Appetite for reform remains strong, but the path forward is not yet clear
Firms should closely track the aftermath of the plebiscite, as it is likely to continue to push the Boric administration to the center. Once the dust settles, firms should expect pressure for reform alternatives to build, leading to heightened uncertainty and interrupting the current CLP rally. While we do not expect social unrest to erupt in the next few weeks, the longer the lead-up to a reform process, the higher the likelihood of disruptive protests.
As expected, Chile’s 2022 constitution was struck down in the September 4 referendum, with 62% of voters rejecting the proposed text and 38% voting in favor. Voters rejected the constitution across all of Chile’s 16 provinces and the Santiago metropolitan area, which tends to lean more progressive than other parts of the country. Of Chile’s 346 electoral districts, only 6 voted in favor of the 2022 constitution. The plebiscite also saw historic voter turnout, with over 13 million people turning up to the polls, far above the 8.3 million voters who participated in last year’s presidential election.
In a televised national speech, President Gabriel Boric, a longtime critic of Chile’s 1980 Constitution and supporter of the constitutional process, reiterated that the path to reform would continue despite the rejection of the constitutional text. Additionally, Boric has implemented a Cabinet reshuffle that has shifted his administration toward the center left.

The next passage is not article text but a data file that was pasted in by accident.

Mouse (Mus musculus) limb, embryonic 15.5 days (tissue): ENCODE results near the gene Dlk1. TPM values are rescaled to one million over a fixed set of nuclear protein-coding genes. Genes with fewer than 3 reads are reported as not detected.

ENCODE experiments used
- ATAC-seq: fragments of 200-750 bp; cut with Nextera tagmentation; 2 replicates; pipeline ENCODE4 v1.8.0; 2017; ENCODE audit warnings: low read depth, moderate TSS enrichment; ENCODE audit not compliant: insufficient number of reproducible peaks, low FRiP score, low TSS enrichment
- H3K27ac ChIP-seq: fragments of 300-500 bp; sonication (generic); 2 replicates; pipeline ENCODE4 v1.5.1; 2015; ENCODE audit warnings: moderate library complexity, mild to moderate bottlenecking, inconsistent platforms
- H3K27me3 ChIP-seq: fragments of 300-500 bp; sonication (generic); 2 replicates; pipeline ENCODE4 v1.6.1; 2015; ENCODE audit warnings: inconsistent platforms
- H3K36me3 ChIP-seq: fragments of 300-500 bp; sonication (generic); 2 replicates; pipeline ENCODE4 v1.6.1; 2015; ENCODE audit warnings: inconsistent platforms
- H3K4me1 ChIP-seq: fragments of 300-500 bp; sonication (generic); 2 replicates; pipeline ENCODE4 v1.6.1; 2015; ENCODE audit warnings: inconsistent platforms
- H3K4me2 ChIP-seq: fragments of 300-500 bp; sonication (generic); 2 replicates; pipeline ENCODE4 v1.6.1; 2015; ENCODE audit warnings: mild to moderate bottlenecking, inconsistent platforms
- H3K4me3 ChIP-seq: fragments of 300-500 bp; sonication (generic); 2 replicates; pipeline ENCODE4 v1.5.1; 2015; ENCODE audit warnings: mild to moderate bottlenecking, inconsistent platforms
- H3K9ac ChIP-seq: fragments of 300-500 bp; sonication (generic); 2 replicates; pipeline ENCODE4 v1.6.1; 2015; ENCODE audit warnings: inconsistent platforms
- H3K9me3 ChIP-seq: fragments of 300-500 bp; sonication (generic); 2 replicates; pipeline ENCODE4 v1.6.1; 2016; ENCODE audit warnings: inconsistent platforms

The rejection of the 2022 draft constitution is not the end of the road; Chile will continue to experience heightened political and regulatory uncertainty over the next five years. While the constitution was struck down, appetite for reform remains strong, and the Boric administration will continue to push a more expansive government agenda. The path forward is not yet clear. Implementing targeted social reforms through Congress would be the least disruptive alternative; however, the government is likely to push for another constituent assembly or alternate constitutional reform process.
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